Hangover is time travel (except the future) for your source code directory. Some call it the unlimited undo. It tracks every single file change in a git repository (
.hangover). Hangover runs in the background. The file changes get committed to the next parent hangover repository. You can restore any state of your files from the moment on you started hangover.
Start hangover in the directory from which you want to track all changes.
Create a hangover repository in the same directory.
All changes within this directory and it's subdirectories go into this repository.
hangover <command> [options] Commands: start - Tracks all file changes within current directory and it's subdirectories. stop - Stops hangover. status - Shows if hangover is running and which directory is tracked. create - Creates a hangover repository in current directory. git - Tunnels git commands to the hangover repository. gitk - Starts gitk for the hangover repository.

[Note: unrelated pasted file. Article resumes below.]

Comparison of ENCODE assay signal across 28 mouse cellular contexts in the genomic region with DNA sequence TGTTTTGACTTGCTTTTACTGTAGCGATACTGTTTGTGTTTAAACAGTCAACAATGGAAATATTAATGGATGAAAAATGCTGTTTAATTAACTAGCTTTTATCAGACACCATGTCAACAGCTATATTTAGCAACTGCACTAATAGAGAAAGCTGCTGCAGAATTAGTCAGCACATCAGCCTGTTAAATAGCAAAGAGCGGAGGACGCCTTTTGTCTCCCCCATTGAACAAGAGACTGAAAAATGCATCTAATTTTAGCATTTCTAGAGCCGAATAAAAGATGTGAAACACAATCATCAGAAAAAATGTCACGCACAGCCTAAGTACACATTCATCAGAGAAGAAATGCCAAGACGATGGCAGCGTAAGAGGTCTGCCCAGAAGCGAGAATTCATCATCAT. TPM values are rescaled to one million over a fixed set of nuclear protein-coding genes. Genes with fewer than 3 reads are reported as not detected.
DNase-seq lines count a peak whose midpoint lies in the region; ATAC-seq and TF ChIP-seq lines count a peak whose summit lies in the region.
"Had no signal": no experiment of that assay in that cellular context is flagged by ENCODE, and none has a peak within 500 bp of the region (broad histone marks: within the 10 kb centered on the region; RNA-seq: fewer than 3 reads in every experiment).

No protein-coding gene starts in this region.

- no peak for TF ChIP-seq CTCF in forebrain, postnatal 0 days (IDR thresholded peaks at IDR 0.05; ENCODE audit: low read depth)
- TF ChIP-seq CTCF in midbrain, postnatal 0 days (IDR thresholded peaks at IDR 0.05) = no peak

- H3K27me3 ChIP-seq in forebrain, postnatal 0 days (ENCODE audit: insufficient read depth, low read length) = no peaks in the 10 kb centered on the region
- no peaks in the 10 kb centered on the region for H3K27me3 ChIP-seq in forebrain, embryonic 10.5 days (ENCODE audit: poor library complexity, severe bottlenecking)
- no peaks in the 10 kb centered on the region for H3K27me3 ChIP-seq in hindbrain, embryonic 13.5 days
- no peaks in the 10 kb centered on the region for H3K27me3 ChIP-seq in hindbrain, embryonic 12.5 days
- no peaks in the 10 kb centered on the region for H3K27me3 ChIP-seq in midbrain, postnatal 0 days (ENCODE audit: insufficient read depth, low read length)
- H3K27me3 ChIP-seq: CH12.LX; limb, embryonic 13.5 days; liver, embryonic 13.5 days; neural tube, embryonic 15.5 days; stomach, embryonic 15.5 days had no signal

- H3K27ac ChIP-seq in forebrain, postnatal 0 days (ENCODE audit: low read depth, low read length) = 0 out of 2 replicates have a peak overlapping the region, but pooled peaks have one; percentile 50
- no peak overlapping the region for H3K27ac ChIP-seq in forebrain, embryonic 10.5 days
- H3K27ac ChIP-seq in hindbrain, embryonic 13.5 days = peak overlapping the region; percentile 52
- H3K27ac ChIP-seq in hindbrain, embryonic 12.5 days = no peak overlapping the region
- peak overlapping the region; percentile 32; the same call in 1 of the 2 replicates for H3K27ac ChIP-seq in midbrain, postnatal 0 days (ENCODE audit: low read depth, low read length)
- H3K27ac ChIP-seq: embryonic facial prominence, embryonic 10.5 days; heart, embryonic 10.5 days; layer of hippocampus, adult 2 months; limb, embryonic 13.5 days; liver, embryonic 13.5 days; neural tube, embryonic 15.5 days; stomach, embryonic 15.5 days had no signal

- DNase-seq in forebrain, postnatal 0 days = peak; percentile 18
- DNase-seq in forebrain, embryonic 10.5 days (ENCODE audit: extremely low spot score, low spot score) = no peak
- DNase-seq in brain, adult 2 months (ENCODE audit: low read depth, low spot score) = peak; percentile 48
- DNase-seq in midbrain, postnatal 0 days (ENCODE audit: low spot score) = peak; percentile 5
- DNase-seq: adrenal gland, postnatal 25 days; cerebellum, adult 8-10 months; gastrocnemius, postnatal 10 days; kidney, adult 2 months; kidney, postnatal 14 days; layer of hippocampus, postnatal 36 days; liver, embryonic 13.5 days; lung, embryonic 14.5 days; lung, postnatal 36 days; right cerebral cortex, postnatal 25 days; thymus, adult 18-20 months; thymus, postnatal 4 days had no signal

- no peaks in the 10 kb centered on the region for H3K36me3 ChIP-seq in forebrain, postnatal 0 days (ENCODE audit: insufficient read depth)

Given you want to restore your project directory like it was half an hour ago. Open gitk by running
hangover gitk and find the wanted commit. Then checkout the commit by running
hangover git checkout <commit_hash>. If you are done run
hangover git reset --hard HEAD to get back to your latest files.
Multiple hangover repositories
The hangover repositories are stored in a
.hangover directory. You can create multiple repositories in subdirectories to separate projects.
projects \_ .hangover homepage customer_website \_ .hangover images stylesheets
In this example all changes in the
homepage directory got to the
.hangover repository directly under
projects. All changes in
customer_website and it's subdirectories get tracked in it's own repository.